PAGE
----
The rector of the Sanctuary of St. John Paul II in Krakow, Father Tomasz Szopa, no longer counts his hours of sleep either. Since the Polish government declared, shortly after the beginning of the Russian invasion, that the country would open its doors to Ukrainian refugees, the shrine’s pilgrim house has been welcoming an uninterrupted flow of families looking for a safe place to stay.
This is the case for Hanna Kondratyk, a Greek Catholic woman from Tarnopol who fled her country with her daughter and daughter-in-law, as well as their two 18-month-old babies. They reached the shrine on March 2, at the end of a long journey through Hungary, with the hope to be able to go back to their country, and to their husbands, as soon as things get better.
“I told my daughters about John Paul II who visited our country [in 2001], and I suggested that we seek refuge in his shrine,” Kondratyk told the Register, adding that they wanted to attend the Sunday Mass there and to visit the shrine of Czestochowa. “We and Roman Catholics have one faith, only our rites are different.”
“Providing support to these families is such a special experience: The place of their ordeal is just a stone’s throw from us, and yet our situations are very different,” Father Szopa told the Register. “When they arrive, many people are still so anxious that they can’t sleep, but after a few days, the peace they find here helps them sleep again.”
He added: “I’m amazed how Polish people have reacted to this situation: They are really doing everything they can to help. We’ve received countless phone calls from faithful who ask how they can help, and they’ve sent so many goods and money. … The response is great, and it’s still growing.”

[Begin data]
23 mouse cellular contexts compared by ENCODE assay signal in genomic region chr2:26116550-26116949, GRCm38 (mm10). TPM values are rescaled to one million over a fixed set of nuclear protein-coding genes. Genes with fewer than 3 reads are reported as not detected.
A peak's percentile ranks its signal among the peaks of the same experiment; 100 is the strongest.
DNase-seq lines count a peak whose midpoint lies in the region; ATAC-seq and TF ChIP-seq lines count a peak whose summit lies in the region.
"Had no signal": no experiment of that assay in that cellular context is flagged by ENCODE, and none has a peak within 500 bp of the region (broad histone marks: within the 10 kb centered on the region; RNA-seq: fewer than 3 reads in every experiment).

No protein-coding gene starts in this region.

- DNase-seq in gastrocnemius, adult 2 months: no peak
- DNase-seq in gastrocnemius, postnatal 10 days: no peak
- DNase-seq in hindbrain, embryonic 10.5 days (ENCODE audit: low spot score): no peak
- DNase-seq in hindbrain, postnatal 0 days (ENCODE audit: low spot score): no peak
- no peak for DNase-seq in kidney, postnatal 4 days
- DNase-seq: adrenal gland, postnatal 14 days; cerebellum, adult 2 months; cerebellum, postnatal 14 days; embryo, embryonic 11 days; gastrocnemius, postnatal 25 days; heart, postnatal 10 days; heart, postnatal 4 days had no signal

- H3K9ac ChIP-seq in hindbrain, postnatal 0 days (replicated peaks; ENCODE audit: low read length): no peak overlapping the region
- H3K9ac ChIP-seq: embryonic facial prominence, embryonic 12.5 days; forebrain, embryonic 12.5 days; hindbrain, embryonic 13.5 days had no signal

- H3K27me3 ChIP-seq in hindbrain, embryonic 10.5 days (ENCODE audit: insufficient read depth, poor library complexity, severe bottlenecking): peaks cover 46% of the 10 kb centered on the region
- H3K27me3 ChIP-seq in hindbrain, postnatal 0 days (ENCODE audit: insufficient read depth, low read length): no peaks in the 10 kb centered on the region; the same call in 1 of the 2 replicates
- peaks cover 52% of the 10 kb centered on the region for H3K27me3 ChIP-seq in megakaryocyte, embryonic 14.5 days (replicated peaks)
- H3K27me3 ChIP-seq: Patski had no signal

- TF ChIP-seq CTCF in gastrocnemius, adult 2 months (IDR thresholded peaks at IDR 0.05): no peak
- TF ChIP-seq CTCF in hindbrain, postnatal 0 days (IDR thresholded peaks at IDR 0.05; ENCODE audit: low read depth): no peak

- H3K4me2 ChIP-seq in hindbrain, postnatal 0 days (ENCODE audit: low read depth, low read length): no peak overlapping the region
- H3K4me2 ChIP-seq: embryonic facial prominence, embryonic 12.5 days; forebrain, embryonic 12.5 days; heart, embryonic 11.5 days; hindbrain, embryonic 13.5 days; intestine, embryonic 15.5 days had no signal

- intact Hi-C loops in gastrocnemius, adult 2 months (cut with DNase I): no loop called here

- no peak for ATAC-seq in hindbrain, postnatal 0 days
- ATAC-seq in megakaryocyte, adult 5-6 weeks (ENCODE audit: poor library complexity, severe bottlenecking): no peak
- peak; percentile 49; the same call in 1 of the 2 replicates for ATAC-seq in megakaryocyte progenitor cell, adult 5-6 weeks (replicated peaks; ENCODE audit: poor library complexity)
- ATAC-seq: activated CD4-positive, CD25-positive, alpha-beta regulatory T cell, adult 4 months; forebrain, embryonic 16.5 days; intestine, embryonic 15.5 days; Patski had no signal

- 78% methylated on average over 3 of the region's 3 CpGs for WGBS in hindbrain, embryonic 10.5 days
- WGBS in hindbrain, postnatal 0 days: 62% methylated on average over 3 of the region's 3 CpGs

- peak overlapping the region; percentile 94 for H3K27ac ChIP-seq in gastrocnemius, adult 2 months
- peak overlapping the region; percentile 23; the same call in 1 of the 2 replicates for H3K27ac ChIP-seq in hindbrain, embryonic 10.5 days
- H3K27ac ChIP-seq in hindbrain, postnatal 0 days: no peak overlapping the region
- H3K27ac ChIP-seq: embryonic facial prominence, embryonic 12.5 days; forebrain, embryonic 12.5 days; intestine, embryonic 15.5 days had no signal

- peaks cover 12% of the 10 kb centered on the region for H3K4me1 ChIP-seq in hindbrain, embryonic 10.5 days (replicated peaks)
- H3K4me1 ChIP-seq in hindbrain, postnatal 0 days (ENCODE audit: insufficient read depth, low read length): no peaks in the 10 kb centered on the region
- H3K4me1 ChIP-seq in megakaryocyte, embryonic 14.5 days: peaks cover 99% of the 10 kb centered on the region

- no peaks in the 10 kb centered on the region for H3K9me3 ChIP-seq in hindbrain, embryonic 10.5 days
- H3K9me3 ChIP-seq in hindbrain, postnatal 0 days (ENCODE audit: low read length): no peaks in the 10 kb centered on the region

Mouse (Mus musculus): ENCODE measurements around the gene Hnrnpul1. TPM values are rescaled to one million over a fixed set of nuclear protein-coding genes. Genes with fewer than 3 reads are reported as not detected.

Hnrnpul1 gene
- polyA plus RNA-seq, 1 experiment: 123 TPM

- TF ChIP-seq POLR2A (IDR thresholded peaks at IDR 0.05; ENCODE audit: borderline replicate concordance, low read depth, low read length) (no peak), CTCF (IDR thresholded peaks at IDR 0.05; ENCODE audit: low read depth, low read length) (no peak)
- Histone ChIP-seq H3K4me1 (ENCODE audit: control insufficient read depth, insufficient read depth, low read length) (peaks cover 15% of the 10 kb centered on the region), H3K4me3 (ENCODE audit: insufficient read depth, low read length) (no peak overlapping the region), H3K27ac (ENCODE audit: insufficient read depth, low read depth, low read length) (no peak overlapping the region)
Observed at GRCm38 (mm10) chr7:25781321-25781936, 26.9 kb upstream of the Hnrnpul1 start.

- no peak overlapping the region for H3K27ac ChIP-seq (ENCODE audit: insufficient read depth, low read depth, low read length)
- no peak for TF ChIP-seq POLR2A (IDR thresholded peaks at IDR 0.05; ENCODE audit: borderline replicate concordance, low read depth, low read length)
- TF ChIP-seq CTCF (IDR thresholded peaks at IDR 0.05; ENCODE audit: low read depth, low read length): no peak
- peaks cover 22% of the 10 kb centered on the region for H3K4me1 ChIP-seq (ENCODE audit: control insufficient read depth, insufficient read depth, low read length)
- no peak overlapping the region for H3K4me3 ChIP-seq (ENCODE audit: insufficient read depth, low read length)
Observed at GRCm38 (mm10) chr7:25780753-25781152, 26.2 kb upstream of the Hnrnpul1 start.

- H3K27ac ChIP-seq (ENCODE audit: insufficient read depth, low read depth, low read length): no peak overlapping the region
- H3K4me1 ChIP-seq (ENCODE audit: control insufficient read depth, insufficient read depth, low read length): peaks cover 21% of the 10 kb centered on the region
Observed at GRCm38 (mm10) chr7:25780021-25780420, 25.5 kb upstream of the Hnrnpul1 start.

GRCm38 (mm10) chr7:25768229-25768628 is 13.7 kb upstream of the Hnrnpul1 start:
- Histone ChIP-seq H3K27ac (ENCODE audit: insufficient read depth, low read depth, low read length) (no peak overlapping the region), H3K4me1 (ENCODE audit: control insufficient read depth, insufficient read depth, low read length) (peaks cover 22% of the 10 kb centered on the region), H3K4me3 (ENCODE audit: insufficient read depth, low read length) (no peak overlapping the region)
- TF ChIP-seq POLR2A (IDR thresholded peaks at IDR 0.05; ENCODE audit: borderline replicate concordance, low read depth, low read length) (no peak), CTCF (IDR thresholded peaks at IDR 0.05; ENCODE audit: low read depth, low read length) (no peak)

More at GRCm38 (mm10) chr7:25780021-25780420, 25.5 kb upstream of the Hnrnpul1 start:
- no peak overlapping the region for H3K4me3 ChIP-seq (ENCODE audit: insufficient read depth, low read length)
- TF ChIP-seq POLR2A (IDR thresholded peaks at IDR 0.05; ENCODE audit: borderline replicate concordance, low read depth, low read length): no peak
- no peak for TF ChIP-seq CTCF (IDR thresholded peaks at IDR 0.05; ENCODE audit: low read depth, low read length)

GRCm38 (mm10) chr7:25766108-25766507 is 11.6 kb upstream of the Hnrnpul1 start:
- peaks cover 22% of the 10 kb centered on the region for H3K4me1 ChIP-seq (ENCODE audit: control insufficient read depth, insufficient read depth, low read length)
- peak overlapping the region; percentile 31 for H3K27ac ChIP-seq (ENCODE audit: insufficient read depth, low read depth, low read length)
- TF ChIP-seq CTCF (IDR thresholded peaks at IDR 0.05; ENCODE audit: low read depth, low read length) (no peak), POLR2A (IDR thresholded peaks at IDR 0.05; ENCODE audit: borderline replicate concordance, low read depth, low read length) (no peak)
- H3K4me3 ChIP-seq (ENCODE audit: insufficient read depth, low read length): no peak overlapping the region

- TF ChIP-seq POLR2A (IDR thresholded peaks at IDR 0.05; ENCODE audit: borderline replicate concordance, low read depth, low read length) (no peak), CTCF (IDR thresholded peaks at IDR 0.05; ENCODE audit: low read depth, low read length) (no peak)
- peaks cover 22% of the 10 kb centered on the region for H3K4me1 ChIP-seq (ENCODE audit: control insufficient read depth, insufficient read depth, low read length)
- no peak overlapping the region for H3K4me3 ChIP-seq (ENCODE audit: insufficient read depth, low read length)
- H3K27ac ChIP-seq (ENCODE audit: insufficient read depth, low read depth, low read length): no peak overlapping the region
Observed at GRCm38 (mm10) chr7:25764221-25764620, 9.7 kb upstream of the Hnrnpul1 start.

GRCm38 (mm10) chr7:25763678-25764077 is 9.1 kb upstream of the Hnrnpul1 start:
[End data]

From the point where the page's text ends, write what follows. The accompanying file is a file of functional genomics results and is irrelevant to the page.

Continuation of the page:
And the Poles on site are not alone in their daily efforts: They can count on the support of their American brothers from the John Paul II Project, a holistic formation initiative housed by the sanctuary for students from around the world, which focuses on St. John Paul II’s teachings. The project’s founders, Joseph and Corinne MacDonald, have made available two apartments, usually reserved for students, and are currently hosting a dozen Ukrainians, who live alongside them.
“Before John Paul II died, he challenged the youth of the world to build the generation of love and truth,” Joseph MacDonald told the Register. “I’m telling the students that we see, in America and in Europe, transgenderism, abortion … really bad things happen when you don’t have a civilization of love and truth. You also have war.”
Added McDonald, “The students come here; they see the Soviet Union that JPII helped destroy. It’s the same story that we’re going through now.”
In a context of growing tensions with the European Union and after having been strongly criticized by many Western politicians for its handling of the recent refugee crisis at the Belarusian border, Poland is now being held up as a model of solidarity by many international media in the Ukrainian crisis.
Beyond the common fear in the face of the Russian threat, this popular momentum from Poles towards their Ukrainian neighbors is, according to Archbishop Jędraszewski, part of a fraternal Christian approach that ignores “the complicated history” between the two countries. During World War II, the Ukrainian Insurgent Army was guilty of attempting an ethnic cleansing against Poles in the region of Volhynia.
The archbishop said, “The Russian propagandists are actively trying to highlight that and revive these terrible memories to dissuade us from welcoming Ukrainian refugees, but it won’t work because Christianity, and therefore forgiveness, unites us.”
HOW YOU CAN HELP
To aid Caritas and the Archdiocese of Krakow in their work helping to settle Ukrainian refugees, please visit Caritas Krakow: